A risk assessment should be carried out in order to decide whether or not a worker requires PPE. All equipment to be provided should be tailored to each individual depending on the job they are doing, and the hazards involved.
Information, instruction and training
To ensure correct application of PPE, information, instruction and training should be supplied.
The training should cover not only how to use the equipment effectively, but also:
How to follow through on end-of-day storage procedures
How to maintain the equipment in an efficient state
How to spot faults in the equipment
How to repair the equipment as required by regulation
Of course, the extent and depth of the information supplied is going to vary drastically depending on the role, and the types of equipment at use.
Maintenance systems are critical to guarantee the long term effectiveness of protective equipment. PPE manufacturers and suppliers will distribute maintenance schedules alongside any equipment and these should always be adhered to.
When storing PPE employers need to consider protection from the elements, tampering and theft. Equipment can become contaminated by rain and sunlight if it isn’t stored away safely.
Our PPE experts here at Essential Workwear can advise on how to safely store and maintain your equipment.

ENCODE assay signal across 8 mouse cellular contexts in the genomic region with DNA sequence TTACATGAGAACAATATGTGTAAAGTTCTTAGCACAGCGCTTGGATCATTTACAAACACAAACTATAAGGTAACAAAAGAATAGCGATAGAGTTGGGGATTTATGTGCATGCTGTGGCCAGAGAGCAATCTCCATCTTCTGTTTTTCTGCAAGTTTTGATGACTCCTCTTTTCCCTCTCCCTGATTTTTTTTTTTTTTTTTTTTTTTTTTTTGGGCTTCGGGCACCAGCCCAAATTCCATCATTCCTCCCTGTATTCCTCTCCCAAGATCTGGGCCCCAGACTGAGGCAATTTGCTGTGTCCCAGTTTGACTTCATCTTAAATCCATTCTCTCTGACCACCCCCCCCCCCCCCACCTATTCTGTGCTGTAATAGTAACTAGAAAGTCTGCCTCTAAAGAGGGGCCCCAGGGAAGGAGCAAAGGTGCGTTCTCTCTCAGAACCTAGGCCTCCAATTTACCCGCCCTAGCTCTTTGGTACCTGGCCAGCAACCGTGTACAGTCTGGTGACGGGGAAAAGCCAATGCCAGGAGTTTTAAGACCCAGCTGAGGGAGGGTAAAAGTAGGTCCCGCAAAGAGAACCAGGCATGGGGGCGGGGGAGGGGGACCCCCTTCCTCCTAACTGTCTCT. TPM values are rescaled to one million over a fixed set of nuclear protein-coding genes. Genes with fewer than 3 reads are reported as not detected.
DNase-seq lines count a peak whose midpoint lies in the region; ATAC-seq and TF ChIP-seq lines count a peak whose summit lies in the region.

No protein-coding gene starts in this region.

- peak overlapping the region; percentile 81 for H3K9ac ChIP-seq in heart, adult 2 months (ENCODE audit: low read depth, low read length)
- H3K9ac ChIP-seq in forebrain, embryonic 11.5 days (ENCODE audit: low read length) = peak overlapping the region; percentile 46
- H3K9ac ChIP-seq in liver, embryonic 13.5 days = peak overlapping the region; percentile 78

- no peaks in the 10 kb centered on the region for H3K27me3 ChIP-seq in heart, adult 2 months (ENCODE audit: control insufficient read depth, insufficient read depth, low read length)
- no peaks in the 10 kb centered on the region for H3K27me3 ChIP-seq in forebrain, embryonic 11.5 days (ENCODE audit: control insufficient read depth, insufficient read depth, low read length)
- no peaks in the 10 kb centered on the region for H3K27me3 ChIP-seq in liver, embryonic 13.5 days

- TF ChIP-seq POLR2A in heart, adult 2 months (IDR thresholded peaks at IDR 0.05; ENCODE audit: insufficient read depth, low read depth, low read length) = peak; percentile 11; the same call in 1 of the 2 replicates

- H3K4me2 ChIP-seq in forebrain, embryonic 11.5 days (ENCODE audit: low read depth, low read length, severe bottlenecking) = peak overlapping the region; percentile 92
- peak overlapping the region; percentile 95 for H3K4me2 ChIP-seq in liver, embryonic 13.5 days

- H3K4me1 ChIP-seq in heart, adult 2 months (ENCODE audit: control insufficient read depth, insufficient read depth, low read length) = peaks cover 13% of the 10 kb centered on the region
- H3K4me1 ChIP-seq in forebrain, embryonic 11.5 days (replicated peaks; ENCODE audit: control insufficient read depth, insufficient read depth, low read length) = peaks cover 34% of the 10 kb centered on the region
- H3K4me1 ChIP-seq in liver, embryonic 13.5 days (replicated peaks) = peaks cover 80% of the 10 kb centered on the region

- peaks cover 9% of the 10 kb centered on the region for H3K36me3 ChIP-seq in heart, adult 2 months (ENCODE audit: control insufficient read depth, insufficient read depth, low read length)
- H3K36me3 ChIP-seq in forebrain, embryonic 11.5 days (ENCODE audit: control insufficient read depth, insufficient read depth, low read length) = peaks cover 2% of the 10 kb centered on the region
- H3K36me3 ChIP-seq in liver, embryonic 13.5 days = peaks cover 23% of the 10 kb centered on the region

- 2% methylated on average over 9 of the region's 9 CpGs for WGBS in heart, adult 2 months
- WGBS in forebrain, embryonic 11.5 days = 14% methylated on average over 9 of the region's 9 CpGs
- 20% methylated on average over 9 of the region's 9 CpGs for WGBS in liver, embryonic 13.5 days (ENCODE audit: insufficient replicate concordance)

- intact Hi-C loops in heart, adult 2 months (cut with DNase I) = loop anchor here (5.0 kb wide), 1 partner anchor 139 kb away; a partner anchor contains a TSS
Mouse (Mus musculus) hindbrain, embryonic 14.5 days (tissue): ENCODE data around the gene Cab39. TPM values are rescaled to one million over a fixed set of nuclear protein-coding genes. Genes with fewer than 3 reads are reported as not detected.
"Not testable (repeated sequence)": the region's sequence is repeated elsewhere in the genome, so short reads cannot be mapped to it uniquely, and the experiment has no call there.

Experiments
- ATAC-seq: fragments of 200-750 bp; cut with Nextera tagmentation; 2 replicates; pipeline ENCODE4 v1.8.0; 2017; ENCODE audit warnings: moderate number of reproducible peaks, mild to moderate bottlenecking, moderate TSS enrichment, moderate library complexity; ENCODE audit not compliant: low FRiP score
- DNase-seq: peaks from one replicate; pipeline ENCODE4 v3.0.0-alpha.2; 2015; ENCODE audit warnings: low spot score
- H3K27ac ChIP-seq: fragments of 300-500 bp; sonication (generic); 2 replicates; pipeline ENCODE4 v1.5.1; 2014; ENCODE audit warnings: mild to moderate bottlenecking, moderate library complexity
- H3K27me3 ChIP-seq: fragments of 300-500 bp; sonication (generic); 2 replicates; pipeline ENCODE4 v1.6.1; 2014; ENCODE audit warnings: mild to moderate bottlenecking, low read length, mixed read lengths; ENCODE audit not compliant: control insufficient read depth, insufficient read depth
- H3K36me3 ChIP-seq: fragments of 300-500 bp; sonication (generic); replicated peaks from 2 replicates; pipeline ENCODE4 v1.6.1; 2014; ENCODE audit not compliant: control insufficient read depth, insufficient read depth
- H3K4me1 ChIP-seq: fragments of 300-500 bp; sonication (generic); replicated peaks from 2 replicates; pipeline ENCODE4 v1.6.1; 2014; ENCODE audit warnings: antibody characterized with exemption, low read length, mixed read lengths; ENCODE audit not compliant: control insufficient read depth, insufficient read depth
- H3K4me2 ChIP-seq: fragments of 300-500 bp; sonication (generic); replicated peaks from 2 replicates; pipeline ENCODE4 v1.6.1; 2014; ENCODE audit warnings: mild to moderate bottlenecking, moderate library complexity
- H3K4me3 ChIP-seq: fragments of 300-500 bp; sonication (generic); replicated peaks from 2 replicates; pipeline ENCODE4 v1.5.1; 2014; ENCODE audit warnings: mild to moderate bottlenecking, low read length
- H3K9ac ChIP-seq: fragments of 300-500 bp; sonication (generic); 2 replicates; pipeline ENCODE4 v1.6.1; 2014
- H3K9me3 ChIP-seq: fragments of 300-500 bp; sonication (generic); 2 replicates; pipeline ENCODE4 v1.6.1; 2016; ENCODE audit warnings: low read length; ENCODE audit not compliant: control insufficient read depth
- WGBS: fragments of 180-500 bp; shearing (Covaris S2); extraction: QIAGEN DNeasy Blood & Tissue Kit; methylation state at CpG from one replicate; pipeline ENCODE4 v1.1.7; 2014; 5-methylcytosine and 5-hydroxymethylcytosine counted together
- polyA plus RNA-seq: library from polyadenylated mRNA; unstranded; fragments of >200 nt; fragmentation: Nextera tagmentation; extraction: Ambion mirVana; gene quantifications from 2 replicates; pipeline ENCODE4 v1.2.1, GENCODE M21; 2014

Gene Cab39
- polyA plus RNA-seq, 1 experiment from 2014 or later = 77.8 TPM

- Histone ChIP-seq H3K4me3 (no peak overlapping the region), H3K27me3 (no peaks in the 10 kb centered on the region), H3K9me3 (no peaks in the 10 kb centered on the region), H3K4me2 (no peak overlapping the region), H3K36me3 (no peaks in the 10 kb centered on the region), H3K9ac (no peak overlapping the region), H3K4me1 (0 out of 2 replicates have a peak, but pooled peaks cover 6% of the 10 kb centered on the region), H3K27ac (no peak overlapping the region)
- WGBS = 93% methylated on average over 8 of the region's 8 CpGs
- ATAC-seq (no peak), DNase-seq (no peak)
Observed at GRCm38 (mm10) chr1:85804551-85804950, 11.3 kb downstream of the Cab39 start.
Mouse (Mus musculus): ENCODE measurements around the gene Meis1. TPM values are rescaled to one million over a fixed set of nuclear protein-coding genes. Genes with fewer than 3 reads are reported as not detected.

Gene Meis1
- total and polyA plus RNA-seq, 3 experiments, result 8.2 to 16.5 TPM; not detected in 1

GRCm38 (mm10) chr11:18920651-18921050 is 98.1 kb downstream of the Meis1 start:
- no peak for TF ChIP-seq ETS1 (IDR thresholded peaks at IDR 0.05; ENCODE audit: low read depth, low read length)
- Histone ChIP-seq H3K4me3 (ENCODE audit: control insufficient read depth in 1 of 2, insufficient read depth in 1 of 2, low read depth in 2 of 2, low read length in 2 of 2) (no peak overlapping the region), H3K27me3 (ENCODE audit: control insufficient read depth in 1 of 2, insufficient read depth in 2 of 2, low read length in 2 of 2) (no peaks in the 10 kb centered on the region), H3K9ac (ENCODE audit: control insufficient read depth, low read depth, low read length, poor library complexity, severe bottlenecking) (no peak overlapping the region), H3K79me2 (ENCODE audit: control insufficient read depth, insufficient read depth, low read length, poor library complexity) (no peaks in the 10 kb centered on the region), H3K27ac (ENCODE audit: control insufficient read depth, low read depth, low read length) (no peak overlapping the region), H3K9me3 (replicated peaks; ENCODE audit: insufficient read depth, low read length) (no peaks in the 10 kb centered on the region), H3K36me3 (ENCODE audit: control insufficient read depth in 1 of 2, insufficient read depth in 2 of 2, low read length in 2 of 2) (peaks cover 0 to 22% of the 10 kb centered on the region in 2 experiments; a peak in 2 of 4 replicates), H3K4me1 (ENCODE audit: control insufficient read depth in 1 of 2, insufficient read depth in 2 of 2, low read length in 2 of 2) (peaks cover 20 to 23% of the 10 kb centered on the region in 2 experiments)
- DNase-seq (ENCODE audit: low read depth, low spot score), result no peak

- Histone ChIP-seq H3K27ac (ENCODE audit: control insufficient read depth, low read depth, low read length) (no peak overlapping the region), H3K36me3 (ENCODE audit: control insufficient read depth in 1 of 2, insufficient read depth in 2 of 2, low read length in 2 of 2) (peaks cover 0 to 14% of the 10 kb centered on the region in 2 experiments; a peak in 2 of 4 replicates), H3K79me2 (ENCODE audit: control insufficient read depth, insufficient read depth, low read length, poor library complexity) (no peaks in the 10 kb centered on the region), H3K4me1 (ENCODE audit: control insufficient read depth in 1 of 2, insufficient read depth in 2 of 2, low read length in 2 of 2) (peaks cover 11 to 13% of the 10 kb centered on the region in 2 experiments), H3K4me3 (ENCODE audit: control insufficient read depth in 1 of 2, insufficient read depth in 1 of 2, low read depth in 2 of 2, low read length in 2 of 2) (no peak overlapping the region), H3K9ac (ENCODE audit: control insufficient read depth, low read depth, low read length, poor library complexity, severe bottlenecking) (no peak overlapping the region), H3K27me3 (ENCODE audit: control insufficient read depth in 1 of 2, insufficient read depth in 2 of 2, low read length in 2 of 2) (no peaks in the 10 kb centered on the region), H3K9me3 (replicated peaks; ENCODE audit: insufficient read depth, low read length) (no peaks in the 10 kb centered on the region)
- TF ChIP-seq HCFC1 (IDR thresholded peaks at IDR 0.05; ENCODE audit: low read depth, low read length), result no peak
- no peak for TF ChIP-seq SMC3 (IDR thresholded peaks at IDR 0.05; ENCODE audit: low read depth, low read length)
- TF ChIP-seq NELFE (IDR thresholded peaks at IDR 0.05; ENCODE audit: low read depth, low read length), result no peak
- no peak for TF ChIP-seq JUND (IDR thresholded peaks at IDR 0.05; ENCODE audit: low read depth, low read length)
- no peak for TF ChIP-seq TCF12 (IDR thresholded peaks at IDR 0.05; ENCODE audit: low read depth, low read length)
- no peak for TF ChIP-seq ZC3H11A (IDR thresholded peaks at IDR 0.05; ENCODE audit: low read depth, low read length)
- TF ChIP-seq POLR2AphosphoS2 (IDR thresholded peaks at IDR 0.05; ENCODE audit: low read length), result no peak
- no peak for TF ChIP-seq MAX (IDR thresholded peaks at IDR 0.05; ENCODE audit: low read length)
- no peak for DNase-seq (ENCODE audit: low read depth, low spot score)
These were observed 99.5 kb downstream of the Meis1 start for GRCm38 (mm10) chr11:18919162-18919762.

Branded PPE at Essential Workwear
Respiratory Protective Equipment (RPE)
Face masks are vital pieces of equipment to be used to protect the wearer from inhaling hazardous substances such as gases, dust, powders and vapours.BROWSE RESPIRATORY PROTECTION
Suitable hearing protection such as ear defenders, ear muffs and ear plugs are essential for those who are regularly exposed to noise at or above the Exposure Action level set by The Control of Noise at Work Regulations 2005 to ensure that workers’ hearing is protected to prevent hearing loss or other damage such as tinnitus.BROWSE HEARING PROTECTION
The correct headwear such as safety helmets or bump caps are essential for ensuring protection against many different elements including falling materials, swinging objects and bumping into stationary objects.BROWSE HEAD PROTECTION
Safety glasses, safety goggles and face shields are all important pieces of eye protection in preventing materials, dust, gases and fumes entering the eyes.BROWSE EYE PROTECTION
Adequate footwear is crucial for protecting the feet whilst working in construction, demolition or labouring where heavy objects risk falling on the feet. There are a variety of different types of safety footwear including steel toe capped safety boots or shoes and wellington boots, also taking into account the importance of slip resistant soles.BROWSE FOOT PROTECTION
Safety gloves become an essential part of PPE when handling abrasive or sharp objects, operating vibrating equipment, dealing with hazardous substances and in general construction work.BROWSE HAND PROTECTION
Some workers may require body protection PPE such as harnesses when working at height, or high visibility clothing when working in dimly lit conditions and in environments with vehicular traffic.BROWSE BODY PROTECTION